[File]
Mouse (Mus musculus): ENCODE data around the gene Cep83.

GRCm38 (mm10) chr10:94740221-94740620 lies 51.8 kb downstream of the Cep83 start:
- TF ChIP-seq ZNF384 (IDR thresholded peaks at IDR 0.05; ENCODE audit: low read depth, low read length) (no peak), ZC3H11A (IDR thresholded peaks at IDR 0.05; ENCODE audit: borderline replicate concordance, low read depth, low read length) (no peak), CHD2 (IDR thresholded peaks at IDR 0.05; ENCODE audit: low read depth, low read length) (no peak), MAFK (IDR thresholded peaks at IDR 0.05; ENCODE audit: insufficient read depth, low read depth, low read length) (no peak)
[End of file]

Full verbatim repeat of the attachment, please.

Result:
Mouse (Mus musculus): ENCODE data around the gene Cep83.

GRCm38 (mm10) chr10:94740221-94740620 lies 51.8 kb downstream of the Cep83 start:
- TF ChIP-seq ZNF384 (IDR thresholded peaks at IDR 0.05; ENCODE audit: low read depth, low read length) (no peak), ZC3H11A (IDR thresholded peaks at IDR 0.05; ENCODE audit: borderline replicate concordance, low read depth, low read length) (no peak), CHD2 (IDR thresholded peaks at IDR 0.05; ENCODE audit: low read depth, low read length) (no peak), MAFK (IDR thresholded peaks at IDR 0.05; ENCODE audit: insufficient read depth, low read depth, low read length) (no peak)